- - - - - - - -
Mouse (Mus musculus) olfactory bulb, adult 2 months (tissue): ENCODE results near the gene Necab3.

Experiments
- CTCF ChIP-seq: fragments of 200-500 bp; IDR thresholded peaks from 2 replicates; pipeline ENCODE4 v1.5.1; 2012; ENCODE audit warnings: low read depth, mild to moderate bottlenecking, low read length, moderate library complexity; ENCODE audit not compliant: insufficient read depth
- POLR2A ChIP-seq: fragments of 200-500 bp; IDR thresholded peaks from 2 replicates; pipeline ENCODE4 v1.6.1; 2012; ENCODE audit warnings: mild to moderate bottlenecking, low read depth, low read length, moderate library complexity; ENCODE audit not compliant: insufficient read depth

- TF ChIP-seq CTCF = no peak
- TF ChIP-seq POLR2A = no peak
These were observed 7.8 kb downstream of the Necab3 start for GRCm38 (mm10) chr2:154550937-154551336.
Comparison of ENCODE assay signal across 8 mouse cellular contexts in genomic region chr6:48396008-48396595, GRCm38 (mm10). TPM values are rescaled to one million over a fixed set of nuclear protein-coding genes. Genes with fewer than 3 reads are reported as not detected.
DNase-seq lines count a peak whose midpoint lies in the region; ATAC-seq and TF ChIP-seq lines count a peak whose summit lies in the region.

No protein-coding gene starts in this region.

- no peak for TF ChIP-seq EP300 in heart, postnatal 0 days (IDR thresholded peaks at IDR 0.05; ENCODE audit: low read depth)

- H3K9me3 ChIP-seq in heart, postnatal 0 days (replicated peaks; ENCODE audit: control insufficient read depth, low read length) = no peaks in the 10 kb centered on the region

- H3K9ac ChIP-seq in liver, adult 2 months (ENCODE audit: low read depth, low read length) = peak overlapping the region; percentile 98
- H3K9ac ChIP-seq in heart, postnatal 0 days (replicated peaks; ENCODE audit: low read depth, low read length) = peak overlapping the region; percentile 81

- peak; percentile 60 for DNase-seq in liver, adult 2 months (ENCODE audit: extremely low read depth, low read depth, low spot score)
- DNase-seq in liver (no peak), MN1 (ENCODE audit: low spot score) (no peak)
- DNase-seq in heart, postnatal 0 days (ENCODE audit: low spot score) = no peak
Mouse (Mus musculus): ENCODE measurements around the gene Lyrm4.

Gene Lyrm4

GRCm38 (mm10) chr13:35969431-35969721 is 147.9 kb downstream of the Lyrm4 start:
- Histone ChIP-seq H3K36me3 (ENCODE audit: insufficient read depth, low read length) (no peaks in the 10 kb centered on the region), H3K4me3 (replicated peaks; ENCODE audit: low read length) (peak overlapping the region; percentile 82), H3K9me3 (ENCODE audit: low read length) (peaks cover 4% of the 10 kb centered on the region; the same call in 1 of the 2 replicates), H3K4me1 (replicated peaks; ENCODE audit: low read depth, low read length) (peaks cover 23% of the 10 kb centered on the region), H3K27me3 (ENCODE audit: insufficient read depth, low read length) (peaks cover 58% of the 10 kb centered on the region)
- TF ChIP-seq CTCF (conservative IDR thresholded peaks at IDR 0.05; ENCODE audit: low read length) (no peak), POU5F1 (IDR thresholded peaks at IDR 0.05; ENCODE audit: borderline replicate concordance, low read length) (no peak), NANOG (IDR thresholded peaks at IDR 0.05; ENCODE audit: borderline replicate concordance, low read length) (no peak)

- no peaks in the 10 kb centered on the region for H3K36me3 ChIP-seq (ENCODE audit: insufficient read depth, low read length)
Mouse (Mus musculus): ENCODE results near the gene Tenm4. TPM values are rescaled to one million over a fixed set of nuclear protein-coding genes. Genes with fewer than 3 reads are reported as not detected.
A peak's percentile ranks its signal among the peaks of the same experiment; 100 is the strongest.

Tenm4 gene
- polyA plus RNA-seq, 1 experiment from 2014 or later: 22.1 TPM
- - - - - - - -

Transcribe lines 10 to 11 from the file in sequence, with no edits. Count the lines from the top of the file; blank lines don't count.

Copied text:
No protein-coding gene starts in this region.

- no peak for TF ChIP-seq EP300 in heart, postnatal 0 days (IDR thresholded peaks at IDR 0.05; ENCODE audit: low read depth)